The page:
THE DANGERS OF EXPOSURE TO THE SUN IN HIGH-MOUNTAIN ENVIRONMENTS
Exposure to solar radiation increases significantly in the mountains. On average, radiation increases by about 10 percent (between 4 and 16 percent) with every 1,000 meters of altitude gained, and the UVB light it contains is hazardous. Solar radiation at 2,000 meters is 1.5 times greater than it is at sea level, for example, and 2.5 times greater at 4,000 meters.
Exposure will vary depending on the thickness of the ozone layer in the atmosphere (which acts as a natural filter), the region of the world, the season and the angle of incidence of the sun’s rays.
In addition, the snow reflects between 80 and 90 percent of solar radiation compared with 20 percent on non-snowy ground.
Even in cloudy conditions, the sun is still dangerous in the mountains. While UV light is blocked by some clouds (alto-cumulus), cirrus clouds have no filtration effect at all. As a result, fog lets through 50 percent of sunlight and at high-mountain altitudes among the top layer of clouds, light intensity is very high due to diffraction. The risks are, therefore, just as high in fine weather.
In addition to sun, both wind and cold—either at altitude or in polar regions—can cause several risks for your eyes if they are not protected with goggles or sunglasses.
All this can lead to a host of issues, including:
- Photokeratitis, or snow blindness, which is the erosion of the cells covering the cornea and is caused by prolonged exposure to UVB rays.
- Erytropsia, or the exhaustion of the retina, resulting from prolonged exposure to intense light stimulation.
- "White out" syndrome, a freezing of the eyelids in extreme cold, which can cause tearing, loss of perception of terrain and photophobia.
- Irreversible necrosis, caused by freezing of the cornea if not treated rapidly.
How to Combat the Risks of Solar Radiation
1. Choose a Frame with Maximum Coverage
In addition to protecting your eyes against harmful sunlight, mountaineering sunglasses must defend against the wind, cold, and snow. The sunglasses in Julbo’s Mountain category feature side and nose shields and large frames with wrap-around coverage.
All styles in Julbo’s Mountain category feature side shields that will provide additional protection from sunlight and glare. Most of the side shields are removable to increase versatility. The Ultimate Cover also features a removable nose shield.
2. Choose a Lens that Lets in Minimal Light
When selecting a lens for the high mountains, we recommend the maximum filter category, which lets through only 3 to 8 percent of visible light. There are currently six different maximum filter lenses in the Julbo Mountain category. These lenses are constructed from various materials with many features that make them ideal for mountain adventures.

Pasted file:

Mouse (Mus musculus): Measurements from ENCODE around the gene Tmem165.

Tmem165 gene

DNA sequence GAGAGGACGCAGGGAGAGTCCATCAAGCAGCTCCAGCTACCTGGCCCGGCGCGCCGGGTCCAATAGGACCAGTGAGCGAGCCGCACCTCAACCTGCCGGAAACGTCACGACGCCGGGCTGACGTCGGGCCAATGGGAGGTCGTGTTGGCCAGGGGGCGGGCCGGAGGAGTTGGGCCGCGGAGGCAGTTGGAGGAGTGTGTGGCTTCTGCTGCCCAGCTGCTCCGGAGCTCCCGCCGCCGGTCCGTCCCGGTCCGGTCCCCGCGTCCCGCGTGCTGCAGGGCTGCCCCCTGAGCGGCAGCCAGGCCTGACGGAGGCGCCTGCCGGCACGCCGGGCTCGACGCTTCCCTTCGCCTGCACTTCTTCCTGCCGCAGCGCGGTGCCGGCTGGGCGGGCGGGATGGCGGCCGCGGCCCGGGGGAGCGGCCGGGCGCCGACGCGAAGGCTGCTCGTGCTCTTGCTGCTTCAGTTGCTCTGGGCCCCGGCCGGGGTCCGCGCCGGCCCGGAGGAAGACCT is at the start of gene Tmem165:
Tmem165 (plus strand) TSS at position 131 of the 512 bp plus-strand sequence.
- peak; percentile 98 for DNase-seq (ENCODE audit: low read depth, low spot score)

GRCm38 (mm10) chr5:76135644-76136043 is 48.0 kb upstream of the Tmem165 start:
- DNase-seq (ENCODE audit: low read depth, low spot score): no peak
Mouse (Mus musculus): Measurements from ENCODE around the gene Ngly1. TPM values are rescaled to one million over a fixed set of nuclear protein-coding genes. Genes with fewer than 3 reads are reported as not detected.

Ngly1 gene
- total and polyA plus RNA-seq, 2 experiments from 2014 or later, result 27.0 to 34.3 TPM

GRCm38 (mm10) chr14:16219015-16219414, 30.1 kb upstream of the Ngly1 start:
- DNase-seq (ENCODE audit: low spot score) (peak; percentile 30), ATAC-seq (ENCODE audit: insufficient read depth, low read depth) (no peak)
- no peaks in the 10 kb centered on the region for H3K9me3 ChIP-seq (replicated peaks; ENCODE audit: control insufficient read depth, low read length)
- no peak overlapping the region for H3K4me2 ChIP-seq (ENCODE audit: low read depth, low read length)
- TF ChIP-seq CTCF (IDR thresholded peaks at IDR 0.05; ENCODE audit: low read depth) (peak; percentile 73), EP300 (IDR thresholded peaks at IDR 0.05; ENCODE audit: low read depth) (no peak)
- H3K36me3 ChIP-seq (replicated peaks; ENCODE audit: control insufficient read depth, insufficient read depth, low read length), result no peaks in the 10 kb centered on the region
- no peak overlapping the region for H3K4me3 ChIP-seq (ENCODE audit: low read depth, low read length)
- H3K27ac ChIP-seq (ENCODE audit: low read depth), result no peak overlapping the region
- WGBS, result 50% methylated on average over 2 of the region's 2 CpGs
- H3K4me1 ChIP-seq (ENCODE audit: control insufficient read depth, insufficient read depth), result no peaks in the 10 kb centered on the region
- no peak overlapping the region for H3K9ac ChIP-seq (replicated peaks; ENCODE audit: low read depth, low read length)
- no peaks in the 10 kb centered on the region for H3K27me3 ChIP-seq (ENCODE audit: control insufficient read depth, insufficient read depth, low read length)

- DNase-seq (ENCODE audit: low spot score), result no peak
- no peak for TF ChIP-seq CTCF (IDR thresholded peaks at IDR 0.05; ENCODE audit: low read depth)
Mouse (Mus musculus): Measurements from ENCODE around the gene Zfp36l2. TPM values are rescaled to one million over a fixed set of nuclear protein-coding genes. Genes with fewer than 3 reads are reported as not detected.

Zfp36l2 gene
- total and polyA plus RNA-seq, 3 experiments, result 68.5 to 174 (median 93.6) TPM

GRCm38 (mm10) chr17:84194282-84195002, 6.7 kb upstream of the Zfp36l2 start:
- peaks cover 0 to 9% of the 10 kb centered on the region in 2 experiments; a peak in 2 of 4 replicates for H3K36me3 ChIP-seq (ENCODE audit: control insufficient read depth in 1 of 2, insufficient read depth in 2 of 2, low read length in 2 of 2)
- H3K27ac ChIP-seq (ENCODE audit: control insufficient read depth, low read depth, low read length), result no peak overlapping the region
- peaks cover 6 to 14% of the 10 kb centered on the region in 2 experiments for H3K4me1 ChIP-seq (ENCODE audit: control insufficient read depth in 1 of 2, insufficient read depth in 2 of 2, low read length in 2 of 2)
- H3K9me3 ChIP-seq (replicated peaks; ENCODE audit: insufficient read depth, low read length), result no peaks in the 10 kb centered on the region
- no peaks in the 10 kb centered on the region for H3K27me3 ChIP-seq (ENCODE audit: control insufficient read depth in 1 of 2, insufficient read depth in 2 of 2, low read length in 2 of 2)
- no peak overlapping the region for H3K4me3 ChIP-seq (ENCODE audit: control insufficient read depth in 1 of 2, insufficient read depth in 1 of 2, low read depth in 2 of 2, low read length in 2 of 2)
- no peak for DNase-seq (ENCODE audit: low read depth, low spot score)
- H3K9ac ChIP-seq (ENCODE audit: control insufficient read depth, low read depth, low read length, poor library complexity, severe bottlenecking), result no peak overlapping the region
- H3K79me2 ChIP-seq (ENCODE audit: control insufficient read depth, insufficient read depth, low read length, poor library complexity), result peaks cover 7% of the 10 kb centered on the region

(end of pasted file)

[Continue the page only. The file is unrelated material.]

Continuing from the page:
REACTIV lenses: These lenses adjust from light to dark depending on light levels, making them ideal for constantly changing conditions. They combine the advantages of mineral and polycarbonate lenses: optical quality, scratch resistance, strength, and lightness. In addition, their NTS (Non-Temperature Sensitive) technology guarantees a constant photochromic range, whatever the temperature.
Learn More About REACTIV Lenses >
- REACTIV 2-4 Polarized - (Visible Light Transmission 5-20%): In addition to darkening and lightening according to the ambient light, the polarization eliminates glare on reflective surfaces. Its brown color provides an excellent perception of the surface on snow and improves contrast. This lens can be found on the Shield, Explorer 2, Ultimate Cover, Montebianco 2, Monterosa 2 and Camino.
- REACTIV 2-4 - (Visible Light Transmission 7-35%): This lens increases luminosity and provides excellent depth perception. It has a clearer base tint with a wider photochromic range than Reactiv 2-4 Polarized. This lens can be found on the Cham, Camino, Monterosa 2, Montebianco 2, Ultimate Cover, Explorer 2 and Shield.
SPECTRON LENSES: These lightweight and durable polycarbonate lenses are designed to offer powerful protection. They are equipped with an anti-reflective coating to improve visual comfort and a flash finish that improves the filtration of visible light. Although highly durable, Spectron lenses are less scratch-resistant than mineral lenses, and they do not adjust to different light like REACTIV lenses. They are, however, more affordable.
- SPECTRON 4 (Visible Light Transmission 5%): This polycarbonate lens is lightweight and impact resistant. It is designed to offer powerful protection for mountain trekking and mountaineering. It is, however, less scratch-resistant than a mineral lens. This lens can be found on the Vermont Classic, Cham, Camino, Monterosa 2, Montebianco 2, Shield, Explorer 2 and Ultimate Cover.
ALTI ARC MINERAL LENSES: Alti Arc lenses provide excellent scratch resistance and superior optical quality, setting an industry benchmark for glacier glasses. They’re the only mineral lenses that Julbo offers. They have an external anti-reflective coating to improve visual comfort by eliminating stray reflections and a flash finish that improves filtration of visible light by applying a mirror effect to the lens. Unfortunately, mineral lenses are more fragile than Spectron or REACTIV lenses.
- Alti Arc (Visible Light Transmission: 7%): The only mineral lens in our range, the Alti Arc lens offers the highest optical quality. Highly scratch-resistant, it’s only weak points are its weight and its fragility in case of impact. This lens is found on the Vermont Classic and Cham.
Whether you’re climbing, skiing or mountaineering, protecting your eyesight will lead to successful and safe trips, providing more time to enjoy the beauty and serenity of the mountains.